I've been working since summer 2013 on the development of the computer code that is being run in these simulations. I started with a model of the electrical grid in the western US and have been working on a way to add energy storage (a battery) to a specific location in the grid. It was important for my research that the simulated behavior of the battery should wear out over time (like batteries do) so a bit of my work was getting that implemented. A week or two ago I started putting the individual pieces together and began testing the system as a whole, making sure everything was behaving as expected.
When the final development test results came back this week with the system appearing to function I was faced with a startling realization: I was ready to run the simulations with the specific conditions I wanted to study. Though the difference between these "real" simulations and the test ones I had been doing involved only changing a few lines of code, the psychological hurdle was immense. I'm actually doing it; I'm almost there.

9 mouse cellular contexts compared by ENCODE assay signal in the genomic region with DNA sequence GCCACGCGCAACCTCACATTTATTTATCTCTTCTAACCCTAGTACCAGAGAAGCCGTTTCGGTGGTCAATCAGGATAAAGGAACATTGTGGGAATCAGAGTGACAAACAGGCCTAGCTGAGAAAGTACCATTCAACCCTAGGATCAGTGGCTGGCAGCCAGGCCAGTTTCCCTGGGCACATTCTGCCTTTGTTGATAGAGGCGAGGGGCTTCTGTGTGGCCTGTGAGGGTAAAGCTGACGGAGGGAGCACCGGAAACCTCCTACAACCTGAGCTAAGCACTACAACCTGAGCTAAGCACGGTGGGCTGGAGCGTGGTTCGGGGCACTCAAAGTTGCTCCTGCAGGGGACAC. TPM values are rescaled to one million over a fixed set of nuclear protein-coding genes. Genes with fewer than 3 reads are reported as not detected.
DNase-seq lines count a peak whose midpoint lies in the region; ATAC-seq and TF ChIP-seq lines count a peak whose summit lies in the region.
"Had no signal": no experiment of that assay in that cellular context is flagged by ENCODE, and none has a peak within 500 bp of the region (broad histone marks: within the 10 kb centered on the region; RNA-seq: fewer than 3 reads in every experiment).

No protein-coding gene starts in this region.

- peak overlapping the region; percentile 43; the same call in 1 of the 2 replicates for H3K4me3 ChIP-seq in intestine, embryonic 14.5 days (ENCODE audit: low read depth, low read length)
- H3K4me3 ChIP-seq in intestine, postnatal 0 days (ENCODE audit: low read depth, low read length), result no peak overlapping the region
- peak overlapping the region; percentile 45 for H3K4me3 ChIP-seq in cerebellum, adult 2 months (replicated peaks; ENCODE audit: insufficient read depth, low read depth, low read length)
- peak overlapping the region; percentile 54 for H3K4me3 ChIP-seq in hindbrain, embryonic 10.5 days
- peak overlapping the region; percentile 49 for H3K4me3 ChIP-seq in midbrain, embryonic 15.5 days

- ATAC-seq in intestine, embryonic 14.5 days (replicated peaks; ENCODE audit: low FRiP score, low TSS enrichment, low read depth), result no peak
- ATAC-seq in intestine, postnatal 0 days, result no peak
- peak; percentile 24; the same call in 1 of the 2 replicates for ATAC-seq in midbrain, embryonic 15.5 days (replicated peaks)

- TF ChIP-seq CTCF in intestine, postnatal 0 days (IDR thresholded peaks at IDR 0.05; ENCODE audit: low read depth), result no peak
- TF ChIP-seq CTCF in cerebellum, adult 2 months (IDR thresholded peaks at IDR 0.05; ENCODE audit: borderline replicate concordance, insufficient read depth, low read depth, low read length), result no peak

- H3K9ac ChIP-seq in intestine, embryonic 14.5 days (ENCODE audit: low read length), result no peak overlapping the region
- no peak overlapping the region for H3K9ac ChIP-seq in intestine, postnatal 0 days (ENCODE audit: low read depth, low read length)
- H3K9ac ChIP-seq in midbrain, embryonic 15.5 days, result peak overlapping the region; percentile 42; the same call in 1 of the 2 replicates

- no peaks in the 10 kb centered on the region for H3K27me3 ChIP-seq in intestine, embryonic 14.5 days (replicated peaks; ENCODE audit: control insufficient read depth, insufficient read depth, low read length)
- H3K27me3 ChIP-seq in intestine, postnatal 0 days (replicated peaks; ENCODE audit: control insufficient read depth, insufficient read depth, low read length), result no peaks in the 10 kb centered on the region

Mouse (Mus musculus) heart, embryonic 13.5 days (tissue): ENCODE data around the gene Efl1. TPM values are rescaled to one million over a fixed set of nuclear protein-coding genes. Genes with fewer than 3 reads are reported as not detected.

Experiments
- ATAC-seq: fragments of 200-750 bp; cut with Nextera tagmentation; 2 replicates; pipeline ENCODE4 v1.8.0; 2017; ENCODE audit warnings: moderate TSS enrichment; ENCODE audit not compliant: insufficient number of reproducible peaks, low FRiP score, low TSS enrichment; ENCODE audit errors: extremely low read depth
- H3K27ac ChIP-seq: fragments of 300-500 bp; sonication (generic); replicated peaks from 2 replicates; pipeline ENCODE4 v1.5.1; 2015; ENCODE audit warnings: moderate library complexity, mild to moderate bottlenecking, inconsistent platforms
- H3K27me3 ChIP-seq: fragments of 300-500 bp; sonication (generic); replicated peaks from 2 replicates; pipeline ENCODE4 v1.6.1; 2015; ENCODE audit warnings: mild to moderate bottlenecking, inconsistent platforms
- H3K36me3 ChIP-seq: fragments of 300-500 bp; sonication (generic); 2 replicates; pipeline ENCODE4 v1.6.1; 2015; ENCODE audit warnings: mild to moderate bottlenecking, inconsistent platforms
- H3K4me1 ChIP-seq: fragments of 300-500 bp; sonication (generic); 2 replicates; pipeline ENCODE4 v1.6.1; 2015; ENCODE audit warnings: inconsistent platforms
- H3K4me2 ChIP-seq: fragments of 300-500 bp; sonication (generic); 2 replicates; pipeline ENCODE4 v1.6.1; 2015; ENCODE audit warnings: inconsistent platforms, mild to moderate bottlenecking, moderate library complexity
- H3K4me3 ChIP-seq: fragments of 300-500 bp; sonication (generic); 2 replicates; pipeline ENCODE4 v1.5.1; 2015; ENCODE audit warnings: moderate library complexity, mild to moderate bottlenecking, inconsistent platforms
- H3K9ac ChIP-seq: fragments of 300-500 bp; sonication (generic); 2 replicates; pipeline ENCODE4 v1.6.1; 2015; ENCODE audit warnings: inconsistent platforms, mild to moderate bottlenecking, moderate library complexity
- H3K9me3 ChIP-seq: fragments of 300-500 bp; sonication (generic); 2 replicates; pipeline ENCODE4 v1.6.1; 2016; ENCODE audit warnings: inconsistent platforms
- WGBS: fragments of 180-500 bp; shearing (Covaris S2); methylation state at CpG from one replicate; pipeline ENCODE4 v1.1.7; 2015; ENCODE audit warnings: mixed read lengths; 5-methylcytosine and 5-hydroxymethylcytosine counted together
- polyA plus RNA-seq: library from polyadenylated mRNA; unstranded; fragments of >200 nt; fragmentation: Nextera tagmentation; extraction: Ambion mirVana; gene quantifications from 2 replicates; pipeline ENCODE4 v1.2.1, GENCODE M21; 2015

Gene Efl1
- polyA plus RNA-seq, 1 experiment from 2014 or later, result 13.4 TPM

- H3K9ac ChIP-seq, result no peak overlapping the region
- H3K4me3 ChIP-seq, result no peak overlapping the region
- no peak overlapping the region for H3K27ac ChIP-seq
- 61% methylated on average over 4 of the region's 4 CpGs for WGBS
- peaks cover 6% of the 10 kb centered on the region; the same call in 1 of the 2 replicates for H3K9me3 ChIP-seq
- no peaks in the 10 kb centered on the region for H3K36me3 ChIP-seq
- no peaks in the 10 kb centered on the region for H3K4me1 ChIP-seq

These simulations will take a while to complete. They have to figure out, for a given set of demand for electrical energy in the western US, the output level for each generator in the western US that will provide this energy for the lowest cost. And it has to do this for every hour of the year (8760 of them). In half the cases I'm simulating, it has to do this for five years in a row.
I hope everything will be done when I come in on Tuesday. When I left, all eight cores on my computer were maxed out and I expect they will stay that way for a number of days.
The completion of the simulations is a significant milestone but I still have plenty of work even after they are done. Analyze data, make graphs and tables, and write the several hundred page document that PhDs traditionally have to write. I won't be done this semester but I'll be very close.